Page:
Grapes are the fruits of grapevines. The cultivation regions for wine are primarily located in warm and dry climatic zones. Most raisins come from Turkey or the USA. The round or oval grapes, measuring around one to three centimetres, emerge from the flowers of grapevines through pollination. The grapes are harvested once they have fully ripened and are therefore sweet enough. This is typically the case at the end of September at the earliest. Light shaking – usually by a machine – removes the grapes from the vine. For raisin production, the grapes are first dried for around five to seven days. Dirt, seeds and plant residues are removed afterwards.

They are then dried for a second time. This is traditionally carried out on tarpaulins in the sun. However, raisins are now often dried in facilities under artificial heat sources. The water content at the end of the process is around 15 to 18 percent. Around four to five kilograms of fresh grapes are required for one kilogram of raisins. To extend the shelf life, raisins are frequently treated with sulphur or sulphite. The maximum amount is 1,000 milligrams per kilogram of raisins. At August Töpfer & Co., you can also buy non-sulphurised raisins and sultanas. The addition of a little edible oil prevents the products from sticking together in the packaging. Following quality control, the raisins are packed, further processed if necessary and then sold.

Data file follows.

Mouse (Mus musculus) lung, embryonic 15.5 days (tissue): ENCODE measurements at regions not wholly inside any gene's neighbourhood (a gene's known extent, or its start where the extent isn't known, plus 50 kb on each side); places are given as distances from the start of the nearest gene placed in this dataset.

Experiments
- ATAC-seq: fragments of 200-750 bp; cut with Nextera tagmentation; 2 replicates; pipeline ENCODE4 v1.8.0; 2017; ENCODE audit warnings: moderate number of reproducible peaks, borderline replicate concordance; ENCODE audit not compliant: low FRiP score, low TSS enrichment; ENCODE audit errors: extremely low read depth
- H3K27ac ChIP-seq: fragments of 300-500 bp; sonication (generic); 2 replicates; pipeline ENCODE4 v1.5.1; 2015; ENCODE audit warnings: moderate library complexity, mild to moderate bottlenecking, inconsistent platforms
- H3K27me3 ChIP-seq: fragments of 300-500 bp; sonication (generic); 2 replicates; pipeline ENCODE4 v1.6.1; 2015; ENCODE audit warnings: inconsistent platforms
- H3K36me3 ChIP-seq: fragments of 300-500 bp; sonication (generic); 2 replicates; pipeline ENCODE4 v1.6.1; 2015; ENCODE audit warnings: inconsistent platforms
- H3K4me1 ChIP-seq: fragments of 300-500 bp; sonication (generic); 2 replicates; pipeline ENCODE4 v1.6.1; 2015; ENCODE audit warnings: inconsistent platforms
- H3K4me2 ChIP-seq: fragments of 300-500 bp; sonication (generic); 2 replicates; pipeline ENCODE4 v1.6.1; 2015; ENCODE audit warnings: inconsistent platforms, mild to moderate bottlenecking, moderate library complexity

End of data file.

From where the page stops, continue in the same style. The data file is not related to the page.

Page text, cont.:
Contents and nutritional value of raisins

Raisins contain hardly any fat, and only all-natural fructose. Although the sugar content is around 60 percent, the sugar is only released slowly and steadily into the bloodstream due to its composition. Especially in combination with nuts and wholegrain products, raisins are therefore ideal sources of energy for sporty and active people. The high fibre content means that raisins and sultanas can contribute to healthy digestion when consumed regularly. Thanks to the quick drying process, raisins still contain many of the essential nutrients originally present in the fruit. For instance, raisins provide various B vitamins as well as potassium and iron. When consumed in moderation, raisins play a role in a health-conscious and balanced diet. However, sensitive people in particular should not consume raisins and sultanas in excess, as the high amount of fibre and fructose they contain can lead to digestive issues.